(Literary Masterpieces, Critical Compilation)

Richard Pipes has written almost exclusively on various aspects of Russian history over a period of thirty-five years, and Property and Freedom is not altogether a change of pace. In composing it, this longtime Harvard University professor has drawn on the insights gained in his area of specialization. Furthermore, the thesis of the book has been prefigured in several of his earlier works. It is a paradoxical thesis: While individual ownership of property can occur without personal liberty, freedom cannot exist without property. This is true, the author insists, whether the concept of property is understood as consisting simply of things (land, capital, and items of personal use such as housing, clothing, and the like) or, more broadly, as encompassing even a person’s life and liberty.

The author contends that although the ideas of liberty, property, and their interconnections have long been studied, they have not been examined by historians. Thus, although Pipes’s subject matter is philosophical, his approach is historical. Realizing that anything like a comprehensive study of the relationship between property and political systems over several thousand years of recorded history would prove an impossibly large study, he has chosen to survey property briefly as idea and institution in the Western world, then to devote substantial chapters to critical eras in the history of England and Russia, and finally to focus on salient developments in the twentieth century with emphasis on the United States. He acknowledges his inability to extend his study to areas of the world other than Europe and the United States.

In his preliminary pages on the idea of property in classical antiquity, Pipes finds Plato and Aristotle setting forth the grounds of a disagreement about property that has resonated through the years into the twentieth century. The guardians of Plato’s Politeia (388-386 b.c.e.; Republic, 1701), significantly, own no property lest it promote disputes, while in the less utopian Nomoi(360-347 b.c.e.; Laws, 1804) private property, while allowed, still must be carefully regulated by the state. Aristotle, on the other hand, in his Politica (335-323 b.c.e.; Politics, 1598) objects to common ownership not only for theoretical reasons but also for the practical reason that people do not take care of things that are not their own.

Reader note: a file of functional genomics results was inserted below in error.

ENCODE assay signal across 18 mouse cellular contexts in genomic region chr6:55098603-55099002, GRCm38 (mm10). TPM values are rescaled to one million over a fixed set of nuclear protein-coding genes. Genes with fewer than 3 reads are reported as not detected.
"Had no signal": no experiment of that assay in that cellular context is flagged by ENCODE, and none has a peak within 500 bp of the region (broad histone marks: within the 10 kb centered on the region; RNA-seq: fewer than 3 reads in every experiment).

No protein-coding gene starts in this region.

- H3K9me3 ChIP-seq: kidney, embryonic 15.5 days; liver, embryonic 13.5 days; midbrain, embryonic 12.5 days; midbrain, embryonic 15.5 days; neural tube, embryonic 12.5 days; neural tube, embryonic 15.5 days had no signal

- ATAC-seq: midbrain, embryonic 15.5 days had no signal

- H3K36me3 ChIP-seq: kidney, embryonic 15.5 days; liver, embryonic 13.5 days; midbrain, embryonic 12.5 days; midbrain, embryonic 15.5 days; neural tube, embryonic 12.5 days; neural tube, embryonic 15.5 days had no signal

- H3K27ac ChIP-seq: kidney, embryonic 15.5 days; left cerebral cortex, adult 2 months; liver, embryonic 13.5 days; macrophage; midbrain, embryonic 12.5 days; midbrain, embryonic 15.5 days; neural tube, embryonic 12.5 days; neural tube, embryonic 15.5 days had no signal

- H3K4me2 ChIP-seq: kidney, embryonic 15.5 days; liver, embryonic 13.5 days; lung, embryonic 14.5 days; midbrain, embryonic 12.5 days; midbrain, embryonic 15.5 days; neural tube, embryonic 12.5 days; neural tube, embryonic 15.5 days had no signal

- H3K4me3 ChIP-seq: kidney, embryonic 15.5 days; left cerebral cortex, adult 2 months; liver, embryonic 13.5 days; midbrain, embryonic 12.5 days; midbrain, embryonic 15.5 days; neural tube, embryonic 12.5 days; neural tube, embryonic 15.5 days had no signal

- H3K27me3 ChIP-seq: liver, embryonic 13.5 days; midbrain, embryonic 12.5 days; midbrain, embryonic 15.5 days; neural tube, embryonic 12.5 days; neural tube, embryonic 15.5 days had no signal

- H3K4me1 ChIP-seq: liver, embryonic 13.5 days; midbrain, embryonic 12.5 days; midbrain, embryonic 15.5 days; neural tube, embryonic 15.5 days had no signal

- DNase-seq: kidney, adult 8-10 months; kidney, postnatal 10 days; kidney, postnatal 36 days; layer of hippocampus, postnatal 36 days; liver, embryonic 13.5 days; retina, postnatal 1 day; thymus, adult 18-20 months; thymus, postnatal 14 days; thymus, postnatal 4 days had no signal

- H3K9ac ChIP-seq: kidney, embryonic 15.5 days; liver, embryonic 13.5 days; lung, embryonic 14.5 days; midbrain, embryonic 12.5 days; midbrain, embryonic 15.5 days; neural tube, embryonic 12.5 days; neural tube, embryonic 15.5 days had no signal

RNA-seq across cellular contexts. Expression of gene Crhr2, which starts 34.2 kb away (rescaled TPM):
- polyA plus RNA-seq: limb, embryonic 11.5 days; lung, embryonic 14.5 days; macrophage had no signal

As Pipes works his way through thinkers about property in subsequent centuries, he finds the benefits of private ownership gradually winning out over utopian idealism: “Aristotle has triumphed over Plato.” The author’s treatments of landmark works along the way, for example Sir Thomas More’s De Optimo Reipublicae Statu, deque Nova Insula Utopia (1516; Utopia, 1551), Jean-Jacques Rousseau’s Discours sur l’œconomie politique (1755; Discourse on Political Economy, 1797), and Manifest der Kommunistischen Partei (1848; The Communist Manifesto, 1850) of Karl Marx and Friedrich Engels, are necessarily briefer than the secondary sources he cites. In the process, Pipes falls into the error of discussing a work like More’s as though it were a treatise. This weakness, common among political historians and political polemicists when dealing with literary texts, results in his taking too literally such a complex and ironic work as theUtopia. It simply cannot be assumed, as Pipes does, that More the author (as distinct from More the character, who takes part in a conversation with Raphael Hythloday, the mythical returnee from the island republic of Utopia in the less well known first part of the Utopia) is unequivocally endorsing the social and political principles of the imaginary Utopians. To write that More, a man with extensive legal and political experience, “believed that the abolition of money would cause all evils afflicting mankind to vanish” fails to take into account the sophistication of this shrewd and ironic Renaissance man.

Pipes notes that acquisitiveness has persisted throughout human history, from the time of hunters and food gatherers through that of farmers and on into that of urbanized and industrialized masses. There have always been possessions, whether simple weapons and tools, land, or traded commodities. Possessions become property when states formulate laws to secure this property. Monarchs might rule but over the centuries have understood they could not expect to own, that is, regard as their personal property, all that they rule. Furthermore, they have recognized that they could not appropriate the belongings of their subjects. Although Pipes stops short of claiming that the necessity of guaranteeing property rights is the sole reason for the emergence of national states, it is for him a paramount reason. He sees the right to property as the most...

(The entire section is 1989 words.)